New information required at registration

By Bruce Sims
Contributing Writer
Posted 6/20/07

Knowledge might be power, but information can be downright valuable; at least when it comes to planning where to put new schools, deciding on existing school expansions or to looking into the Baldwin County School System’s computerized crystal …

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New information required at registration


Knowledge might be power, but information can be downright valuable; at least when it comes to planning where to put new schools, deciding on existing school expansions or to looking into the Baldwin County School System’s computerized crystal balls and projecting what the future will bring as the population continues to grow.

“During the upcoming registration each school’s registrar will be asking parents to supply the school system with their E-911 address, e-mail addresses, for both home and work, as well as check the box regarding the type of dwelling they currently live in,” said JaNay Dawson, an assistant superintendent of education for the Baldwin County School Board.

Dawson said the system wasn’t trying to pry into anyone’s private business.

“The information we’re asking for will do two things,” she said. “First, the e-mail addresses will help us notify parents in case of an emergency, such as a county-wide school dismissal in the event of severe weather.”

Secondly, she added, by knowing the type of dwelling the students reside in, as well as the location of that dwelling, the Geographic Information System Department will be able to develop a baseline to plan, as well as make future projections from.

With such information in hand the superintendent, board of education members, along with recommendations from various department heads, will then be able to decide where the next school expansions need to take place.

Mike Keating, director of Planning and Construction Management, and Bill Harbour, the school system’s GIS coordinator, say such data will enable their computer models to be much more precise.

“At the present we’re seeing a lot of growth along the Eastern Shore and in South Baldwin,” Keating said. “The numbers indicate that Baldwin County is growing at a rate of four to five percent each year. The numbers we’re getting from the Island and North Baldwin, however, are rather flat at the moment.”

Following Gov. Bob Riley’s recent announcement that German steelmaker ThyssenKrupp would be locating to Mt. Vernon, which is in North Mobile County Keating said he felt the numbers in the north end of the county could start to change alone the Alabama Highway 225 corridor.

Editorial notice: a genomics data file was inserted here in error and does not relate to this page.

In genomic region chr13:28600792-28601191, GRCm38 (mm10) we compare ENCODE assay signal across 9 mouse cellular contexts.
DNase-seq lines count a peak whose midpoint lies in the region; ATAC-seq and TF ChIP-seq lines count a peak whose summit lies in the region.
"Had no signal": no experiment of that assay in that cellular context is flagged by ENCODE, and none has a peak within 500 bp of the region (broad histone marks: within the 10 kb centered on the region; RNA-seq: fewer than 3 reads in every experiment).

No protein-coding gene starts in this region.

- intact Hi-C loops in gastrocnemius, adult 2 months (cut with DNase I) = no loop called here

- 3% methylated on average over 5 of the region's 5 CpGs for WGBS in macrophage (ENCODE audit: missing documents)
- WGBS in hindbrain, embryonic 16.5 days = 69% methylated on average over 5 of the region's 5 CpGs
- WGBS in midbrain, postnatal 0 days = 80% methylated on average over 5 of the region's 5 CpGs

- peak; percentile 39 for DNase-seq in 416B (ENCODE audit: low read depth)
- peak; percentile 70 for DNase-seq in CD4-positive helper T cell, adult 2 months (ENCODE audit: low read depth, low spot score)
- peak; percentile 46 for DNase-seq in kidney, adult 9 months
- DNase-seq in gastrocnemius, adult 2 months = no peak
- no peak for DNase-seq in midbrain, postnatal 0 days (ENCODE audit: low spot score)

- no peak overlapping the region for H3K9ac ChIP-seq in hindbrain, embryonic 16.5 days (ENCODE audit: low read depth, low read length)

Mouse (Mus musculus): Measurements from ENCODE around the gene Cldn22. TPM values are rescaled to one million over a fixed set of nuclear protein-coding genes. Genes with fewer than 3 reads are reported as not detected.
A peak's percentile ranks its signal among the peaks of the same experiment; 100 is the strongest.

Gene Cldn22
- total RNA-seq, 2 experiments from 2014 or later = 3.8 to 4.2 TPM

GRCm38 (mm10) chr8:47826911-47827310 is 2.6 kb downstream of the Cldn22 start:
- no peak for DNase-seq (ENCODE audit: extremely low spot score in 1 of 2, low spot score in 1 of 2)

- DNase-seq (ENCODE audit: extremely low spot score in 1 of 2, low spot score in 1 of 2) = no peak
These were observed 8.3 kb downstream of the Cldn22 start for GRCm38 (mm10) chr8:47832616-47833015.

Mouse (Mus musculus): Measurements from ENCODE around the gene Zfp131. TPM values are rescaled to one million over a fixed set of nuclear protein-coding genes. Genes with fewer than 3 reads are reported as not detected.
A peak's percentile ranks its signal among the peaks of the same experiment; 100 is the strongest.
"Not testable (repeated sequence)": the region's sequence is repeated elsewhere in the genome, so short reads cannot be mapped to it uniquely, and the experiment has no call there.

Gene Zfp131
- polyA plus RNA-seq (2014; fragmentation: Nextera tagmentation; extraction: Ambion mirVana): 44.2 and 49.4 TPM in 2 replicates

“In addition to a gradual increase in population in this area regarding general school expansions, we will also need to make a decision about the county’s technical schools,” he said. “We’re going to have to decide on whether to build a brand new technical high school, to expand the existing sites, or add wings at several high schools where the tech school curriculum would be taught.”

Students with technical training will be in high demand, as economic developers are wondering where they’ll find enough trained workers to meet the steelmaker needs, as well as the firms that will construct the massive plant.

“Because of the plant’s proximity to North Baldwin we want to have the best information that we can collect so that we might plan accordingly,” Keating said.

At the present time the school system’s student population is approximately 27,000. Within five years that figure is expected to move past the 30,000 mark.

Having current data to base such decisions as where a school will be built, or and expansion will take place, can be invaluable, said Harbour.

“At registration a parent will be asked if they live in a single family dwelling, a condo, an apartment or a mobile home,” he said. “They will also be asked for their E-911 address, as this will help our mapping department immeasurably.”

Harbour was quick to point out that the information the registrars gathered from the parents would be secure.

“When we create a map we might place a dot where a student lives, but that dot wouldn’t indicate who the student is, what grade they are in, whether they are a boy a girl, or anything of that nature,” he said.

With such a map the school system’s planners will be able to spot trends, growth patterns as well as make more accurate projections.

“For instance,” Harbour said, “by knowing how many students come from an apartment complex in a particular area; we can project the number of students that will come from a similar complex when that project is presented to the county’s planning commission. The same would hold true for the single family dwelling, mobile homes, and condos.”

Gaining information from municipalities about future building projects within their various corporate limits is something the school system could really use.

“You see, each type of dwelling calls for a different formula to make calculations from,” Harbour said. “By knowing where these projects are going in, what type of units are being built and data such as that would help us immeasurably. It would allow us to get a handle on the demographics that come with such projects.”

Keating said several projects, which include wings for both Silverhill and Summerdale Elementary Schools, as well as an expansion at Foley High, and Foley Elementary School, are currently underway.

Due to growth in the Central Baldwin area Robertsdale High opened a new wing this past school year.

“Our objective is to be as scientific and objective as possible,” Keating said. “Having the additional information that comes from registration will help us meet that objective.”